Social Business for Sales, Marketing
If you are trying to find the best social business tool for your organization or simply looking to glean best practices and insights from those who have been there, there was a lot to learn from our recent webinar: How Social Business Tools are Accelerating Sales and Marketing. Read on for the webinar summary and the full event recording.

The webinar featured Elizabeth Brigham, Jive Software's product marketing manager overseeing social marketing and sales, as well as Jackie Bartolotta and Deepa Ramesh from Millward Brown, a leading market research company and Jive customer whose 5,500 member workforce are almost universally invested in the company's intranet, codenamed Greenhouse.

The State of Social Business

Brigham gave us some background on the Jive platform, but also a solid overview of social business in general. She highlight an often touted McKinsey study about how much time workers waste in meetings and shuffling through email. The Social Economy report makes a strong case indeed for the value of social tools, and Brigham pointed out the tools are simply a way to unlock people's potential.

"It's less about automation and more about unleashing people's real talents."

"Think about who that person within the company is that just knows lots of good stuff. How do we get to the core of that institutional knowledge?"

Social business tools seek to couple people with the information, resources and expertise they need, and Brigham highlighted three specific use cases where it can be truly effective. They are:

  1. Responding to requests for proposals (RFPs) faster
  2. Improving marketing campaign ROI
  3. Speeding up the on-boarding and ramping of new projects.

For those working with partners in their intranet/portal, it's important to tear down walls between those entities, Brigham said. "With social, we have a single war room for us to work together in."

Before companies dive into a program like this though, they need a strategy to be in place. Benchmarks need to be identified and culture sometimes has to be changed to get people out of email and into the social platform, Brigham said.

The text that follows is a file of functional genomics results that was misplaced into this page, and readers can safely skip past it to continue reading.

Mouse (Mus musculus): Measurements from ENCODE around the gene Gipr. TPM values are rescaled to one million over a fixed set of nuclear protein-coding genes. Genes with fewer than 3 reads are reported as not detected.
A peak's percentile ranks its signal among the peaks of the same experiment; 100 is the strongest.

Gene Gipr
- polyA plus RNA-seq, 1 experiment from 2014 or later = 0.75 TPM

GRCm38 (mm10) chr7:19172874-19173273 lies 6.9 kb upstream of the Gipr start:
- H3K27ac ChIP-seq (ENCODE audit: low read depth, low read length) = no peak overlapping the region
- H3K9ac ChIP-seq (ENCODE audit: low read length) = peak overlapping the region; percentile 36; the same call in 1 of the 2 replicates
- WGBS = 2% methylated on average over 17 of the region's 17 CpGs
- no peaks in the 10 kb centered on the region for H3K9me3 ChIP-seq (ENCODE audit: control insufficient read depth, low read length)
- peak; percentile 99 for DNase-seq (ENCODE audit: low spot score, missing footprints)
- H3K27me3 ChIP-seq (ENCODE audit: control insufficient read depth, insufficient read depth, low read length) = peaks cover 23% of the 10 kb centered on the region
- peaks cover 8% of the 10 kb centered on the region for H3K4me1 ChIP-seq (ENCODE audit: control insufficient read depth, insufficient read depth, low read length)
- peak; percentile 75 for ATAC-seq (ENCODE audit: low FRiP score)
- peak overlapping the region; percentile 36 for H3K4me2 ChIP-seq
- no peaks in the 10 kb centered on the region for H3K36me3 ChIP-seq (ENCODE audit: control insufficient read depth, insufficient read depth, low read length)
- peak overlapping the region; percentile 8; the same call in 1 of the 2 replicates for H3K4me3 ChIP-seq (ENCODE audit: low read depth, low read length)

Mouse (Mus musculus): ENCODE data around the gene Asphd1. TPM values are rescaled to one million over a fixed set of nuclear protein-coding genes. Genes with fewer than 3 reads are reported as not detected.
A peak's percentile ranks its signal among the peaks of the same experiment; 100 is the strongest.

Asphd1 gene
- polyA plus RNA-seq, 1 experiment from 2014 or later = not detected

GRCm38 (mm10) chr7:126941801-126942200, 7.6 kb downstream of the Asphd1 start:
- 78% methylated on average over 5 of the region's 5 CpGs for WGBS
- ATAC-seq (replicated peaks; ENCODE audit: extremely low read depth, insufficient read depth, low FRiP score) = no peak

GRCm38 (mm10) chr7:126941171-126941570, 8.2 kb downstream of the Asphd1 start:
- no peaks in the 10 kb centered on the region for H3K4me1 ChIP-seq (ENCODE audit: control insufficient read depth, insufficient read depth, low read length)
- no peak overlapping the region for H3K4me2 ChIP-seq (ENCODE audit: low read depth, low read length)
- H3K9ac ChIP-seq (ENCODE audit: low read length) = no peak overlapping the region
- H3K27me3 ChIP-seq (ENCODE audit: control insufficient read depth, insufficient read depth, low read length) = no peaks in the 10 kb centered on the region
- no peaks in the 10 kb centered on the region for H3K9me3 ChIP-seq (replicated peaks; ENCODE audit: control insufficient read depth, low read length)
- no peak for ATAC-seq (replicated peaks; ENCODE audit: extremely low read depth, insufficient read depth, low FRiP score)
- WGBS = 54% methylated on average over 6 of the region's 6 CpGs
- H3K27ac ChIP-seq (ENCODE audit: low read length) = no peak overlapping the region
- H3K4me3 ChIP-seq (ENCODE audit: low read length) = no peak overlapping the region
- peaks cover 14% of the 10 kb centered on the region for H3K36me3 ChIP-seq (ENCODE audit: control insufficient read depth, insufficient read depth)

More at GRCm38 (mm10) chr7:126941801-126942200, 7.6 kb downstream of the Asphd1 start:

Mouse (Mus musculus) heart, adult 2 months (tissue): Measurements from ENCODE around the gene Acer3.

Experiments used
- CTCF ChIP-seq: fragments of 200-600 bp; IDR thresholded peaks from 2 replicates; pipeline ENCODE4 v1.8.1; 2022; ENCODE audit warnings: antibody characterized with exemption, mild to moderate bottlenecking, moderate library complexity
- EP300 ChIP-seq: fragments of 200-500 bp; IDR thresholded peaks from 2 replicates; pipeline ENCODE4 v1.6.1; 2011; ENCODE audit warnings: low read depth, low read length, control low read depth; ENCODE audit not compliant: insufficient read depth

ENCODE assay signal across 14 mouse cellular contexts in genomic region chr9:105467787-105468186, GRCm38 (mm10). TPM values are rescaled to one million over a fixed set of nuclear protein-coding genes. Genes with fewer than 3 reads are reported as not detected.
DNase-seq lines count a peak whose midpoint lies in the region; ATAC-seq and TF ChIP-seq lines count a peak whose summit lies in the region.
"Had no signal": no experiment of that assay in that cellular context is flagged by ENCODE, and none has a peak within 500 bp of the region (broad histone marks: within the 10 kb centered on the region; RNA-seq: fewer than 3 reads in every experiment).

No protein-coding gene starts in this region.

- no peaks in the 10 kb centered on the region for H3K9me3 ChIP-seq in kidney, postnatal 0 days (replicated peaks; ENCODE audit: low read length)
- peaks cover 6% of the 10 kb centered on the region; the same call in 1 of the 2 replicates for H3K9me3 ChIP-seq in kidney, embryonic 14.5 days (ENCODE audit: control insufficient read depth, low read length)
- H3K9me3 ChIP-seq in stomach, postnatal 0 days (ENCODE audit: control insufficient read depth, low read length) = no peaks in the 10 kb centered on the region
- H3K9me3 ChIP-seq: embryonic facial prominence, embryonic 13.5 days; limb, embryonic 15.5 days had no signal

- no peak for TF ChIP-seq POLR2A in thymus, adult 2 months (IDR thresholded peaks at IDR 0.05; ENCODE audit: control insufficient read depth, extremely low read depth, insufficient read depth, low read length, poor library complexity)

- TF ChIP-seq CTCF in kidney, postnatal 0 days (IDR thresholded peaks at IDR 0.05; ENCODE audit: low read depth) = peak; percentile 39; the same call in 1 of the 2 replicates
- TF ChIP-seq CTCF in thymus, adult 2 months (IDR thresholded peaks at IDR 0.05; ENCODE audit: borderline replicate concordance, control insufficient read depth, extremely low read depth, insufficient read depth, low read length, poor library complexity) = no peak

Build Your Own Greenhouse

Millward Brown, a market research company focused on advertising and brand building, started up its Jive social intranet system, dubbed "Greenhouse", 16 months ago. Greenhouse has a high rate of use, and so far, great track record, Jackie Bartolotta and Deepa Ramesh revealed in the webinar.

Millward Brown does a lot of ad copy testing, for example, and it's been using social tools for many years in the form of an older intranet system. Their previous system was simply outdated, and like many still in use today, made it rather difficult to find assets. The company looked around and chose Jive because it was scalable, mobile ready and trusted by large analyst firms, Bartolotta, Millward Brown's director of knowledge services said.

The company is a bit different than many in that in choosing its social business tools it had a mandate from the executive board to get it done. This is often the reverse case for many, and executive buy in is critical to success with social business tools. That being said, Greenhouse was implemented not for the Millward Brown workers, but by them.

Having them help build it created some pre launch buzz, Brigham noted, and within the first month of launch, 80% of employees were logged in.

The company asked workers what they wanted to see there via a survey, conducted quarterly updates and even built a pilot program with a large partner to test it out.

From there, product ambassadors were appointed, and office champions selected in each of the over 80 offices to help with training and answering questions.


Greenhouse by the Numbers.

Congratulations, You're Engaged!

Greenhouse has kept its members engaged because of how easy it is to access knowledge, Deepa Ramesh, Millward Brown's global community manager said. The old system made it hard to connect with people in other regions, for example, and now employees can quickly get perspectives from colleagues around the world.